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What Causes Depression?

There are many possible causes of depression. You may have
an increased risk of experiencing depression because of your
particular biological make-up. On the other hand, depression is
also related to what is happening in your life, and the kind of
support you receive from others.


Is depression inherited?
There is some evidence that depression seems to run in
families, but there is no single gene which causes depression.
A family history of depression may increase the risk, but this
may be because of difficulties the family has in coping, and it
certainly does not mean that depression is inevitable. Genes
seem to be more important than childhood experiences in
determining the risk of bipolar disorder.

Is depression caused by changes
in the brain?

We know that depression is associated with changes in the
activity of certain brain chemicals, known as neurotransmitters,
which affect our mood and thinking. These chemicals, such as
serotonin, are also affected by factors such as activity and
exercise. Drug treatment aims to restore 'normal' levels of
neurotransmitter activity (see pg. 13).
What about childhood experiences?
Past experiences which may be difficult or traumatic, such as
losing a parent when very young, can affect your ability to cope
with difficult situations. Children who experience abuse or lack
of affection are also more at risk of experiencing depression in
later life.

What about stress?
An episode of depression can be ‘triggered’ by stressful things
that happen in our lives, particularly events involving a loss of
some kind - such as unemployment, leaving home, death of a
family member or friend. Even an apparently happy event can
also bring a sense of loss; for example, parents can feel they
have 'lost' their son or daughter when they get married, even if
they are very happy for them. If you have had to cope with a lot
of changes or stressful events, one more may seem like the
'last straw'.


Older people often have to cope with repeated losses,
including the death of close friends and family. There is an
important difference between expressing grief - which is a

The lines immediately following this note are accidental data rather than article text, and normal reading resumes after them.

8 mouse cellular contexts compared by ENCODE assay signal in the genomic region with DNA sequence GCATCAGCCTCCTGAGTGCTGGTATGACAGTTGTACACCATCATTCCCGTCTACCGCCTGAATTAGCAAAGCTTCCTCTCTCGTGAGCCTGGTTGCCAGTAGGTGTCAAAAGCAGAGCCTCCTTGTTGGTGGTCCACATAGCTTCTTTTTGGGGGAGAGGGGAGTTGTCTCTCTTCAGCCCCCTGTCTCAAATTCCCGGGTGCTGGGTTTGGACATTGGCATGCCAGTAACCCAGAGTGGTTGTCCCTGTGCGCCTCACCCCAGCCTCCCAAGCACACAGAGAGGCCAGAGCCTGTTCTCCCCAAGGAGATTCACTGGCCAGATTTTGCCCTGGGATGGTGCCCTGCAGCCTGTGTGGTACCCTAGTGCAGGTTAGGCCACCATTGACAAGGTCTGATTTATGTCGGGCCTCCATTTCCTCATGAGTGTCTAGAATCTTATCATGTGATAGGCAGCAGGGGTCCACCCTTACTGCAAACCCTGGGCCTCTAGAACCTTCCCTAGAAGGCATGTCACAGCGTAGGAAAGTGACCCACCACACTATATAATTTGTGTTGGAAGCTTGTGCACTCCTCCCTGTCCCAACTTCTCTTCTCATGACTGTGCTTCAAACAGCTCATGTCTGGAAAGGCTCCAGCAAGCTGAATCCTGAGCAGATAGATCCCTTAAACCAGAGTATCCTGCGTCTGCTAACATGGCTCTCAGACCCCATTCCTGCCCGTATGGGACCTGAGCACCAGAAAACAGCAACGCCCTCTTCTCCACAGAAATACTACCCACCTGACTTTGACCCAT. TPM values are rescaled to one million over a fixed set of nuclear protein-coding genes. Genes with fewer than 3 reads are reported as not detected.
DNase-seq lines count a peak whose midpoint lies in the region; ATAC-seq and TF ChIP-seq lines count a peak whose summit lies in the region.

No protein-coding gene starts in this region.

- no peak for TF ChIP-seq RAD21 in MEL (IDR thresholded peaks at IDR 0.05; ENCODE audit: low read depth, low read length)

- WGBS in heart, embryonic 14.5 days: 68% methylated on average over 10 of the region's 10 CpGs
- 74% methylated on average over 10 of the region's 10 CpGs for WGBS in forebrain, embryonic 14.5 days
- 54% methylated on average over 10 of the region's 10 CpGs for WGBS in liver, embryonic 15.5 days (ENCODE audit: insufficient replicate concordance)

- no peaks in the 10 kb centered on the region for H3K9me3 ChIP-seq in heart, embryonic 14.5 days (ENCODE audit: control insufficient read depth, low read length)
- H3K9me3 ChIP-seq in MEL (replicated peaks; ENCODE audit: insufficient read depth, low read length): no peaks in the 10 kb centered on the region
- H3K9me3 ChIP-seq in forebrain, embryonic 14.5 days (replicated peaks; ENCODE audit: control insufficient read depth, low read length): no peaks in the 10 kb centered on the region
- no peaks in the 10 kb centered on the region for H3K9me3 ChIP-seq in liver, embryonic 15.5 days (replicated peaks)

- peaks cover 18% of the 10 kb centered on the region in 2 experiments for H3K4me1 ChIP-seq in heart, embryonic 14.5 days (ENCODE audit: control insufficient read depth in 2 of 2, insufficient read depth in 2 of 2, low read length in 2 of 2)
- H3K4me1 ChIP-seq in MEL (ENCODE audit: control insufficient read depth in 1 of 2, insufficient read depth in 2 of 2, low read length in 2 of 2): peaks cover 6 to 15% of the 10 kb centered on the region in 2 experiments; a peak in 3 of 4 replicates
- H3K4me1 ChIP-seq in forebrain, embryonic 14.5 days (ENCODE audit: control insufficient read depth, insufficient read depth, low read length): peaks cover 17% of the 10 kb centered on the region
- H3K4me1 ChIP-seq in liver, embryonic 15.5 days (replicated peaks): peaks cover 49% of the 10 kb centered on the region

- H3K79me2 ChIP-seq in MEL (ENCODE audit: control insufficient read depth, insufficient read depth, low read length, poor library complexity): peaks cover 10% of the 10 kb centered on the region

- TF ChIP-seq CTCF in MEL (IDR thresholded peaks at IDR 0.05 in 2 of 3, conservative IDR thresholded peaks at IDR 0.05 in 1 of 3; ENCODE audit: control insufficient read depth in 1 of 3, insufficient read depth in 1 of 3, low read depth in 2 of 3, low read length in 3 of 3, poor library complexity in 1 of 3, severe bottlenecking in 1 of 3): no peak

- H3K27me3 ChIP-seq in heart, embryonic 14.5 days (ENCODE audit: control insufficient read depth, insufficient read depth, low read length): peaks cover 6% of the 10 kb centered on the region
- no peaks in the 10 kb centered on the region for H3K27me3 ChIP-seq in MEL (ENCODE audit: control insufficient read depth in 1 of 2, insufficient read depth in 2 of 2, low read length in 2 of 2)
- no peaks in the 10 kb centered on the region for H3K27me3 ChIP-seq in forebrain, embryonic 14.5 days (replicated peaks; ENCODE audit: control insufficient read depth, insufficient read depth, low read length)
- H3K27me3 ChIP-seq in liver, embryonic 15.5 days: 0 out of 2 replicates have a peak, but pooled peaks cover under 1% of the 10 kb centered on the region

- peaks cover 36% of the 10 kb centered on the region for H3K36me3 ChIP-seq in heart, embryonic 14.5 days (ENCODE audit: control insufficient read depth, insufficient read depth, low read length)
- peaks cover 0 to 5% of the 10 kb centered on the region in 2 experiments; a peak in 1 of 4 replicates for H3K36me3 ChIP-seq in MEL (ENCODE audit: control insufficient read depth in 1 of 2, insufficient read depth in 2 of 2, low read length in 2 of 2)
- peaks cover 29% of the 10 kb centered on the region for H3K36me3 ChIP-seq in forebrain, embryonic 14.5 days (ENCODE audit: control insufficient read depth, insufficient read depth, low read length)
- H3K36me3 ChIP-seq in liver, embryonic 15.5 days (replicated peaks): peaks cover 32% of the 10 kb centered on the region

healthy reaction to loss or bereavement - and depression.
Men living alone after the death of their wives seem to be
particularly at risk of depression. Young people also experience
stress, for example due to problems at school, starting work or
a course of study, or problems with relationships. It can be
quite difficult to tell whether a young person is going through
'normal' adolescent turmoil or is showing signs of depression.

Styles of thinking and coping
People who are depressed tend to think about bad experiences
in ways that make them even more difficult to manage. If you
have had bad experiences in the past, which you were unable
to control, you may develop a ‘hopeless’ way of thinking.
Feeling ‘trapped’ in a difficult situation or experiencing a feeling
of humiliation can also lead to negative thinking and depression.
This is why some forms of treatment aim to help you change
your patterns of thinking.


Health & illness
We all tend to feel miserable when we are ill. But long-term
health problems, which prevent someone from leading their
usual life, may lead to depression. People who lose their
eyesight or hearing can become depressed, as can people with
heart disease, chronic lung diseases, and illnesses which
prevent them from getting about, such as Parkinson’s disease
or a stroke. Family and friends can help a lot by helping people
find new activities or interests following illness.


Is it ‘normal’ to become depressed
as we get older?

Some difficult life events may become more common with age,
for example, children moving away, family illness or disability.
Health or financial problems can also increase with age.
However, many people find that there are positive benefits of
growing older, such as having more free time, being able to
take up hobbies, or spend time with grandchildren. It is
therefore wrong to assume that depression in older people is a
‘normal’ reaction to growing older, and it is important that
severe depression is recognised, so that people can get the
help they need.


Coping with mild to moderate depression

 

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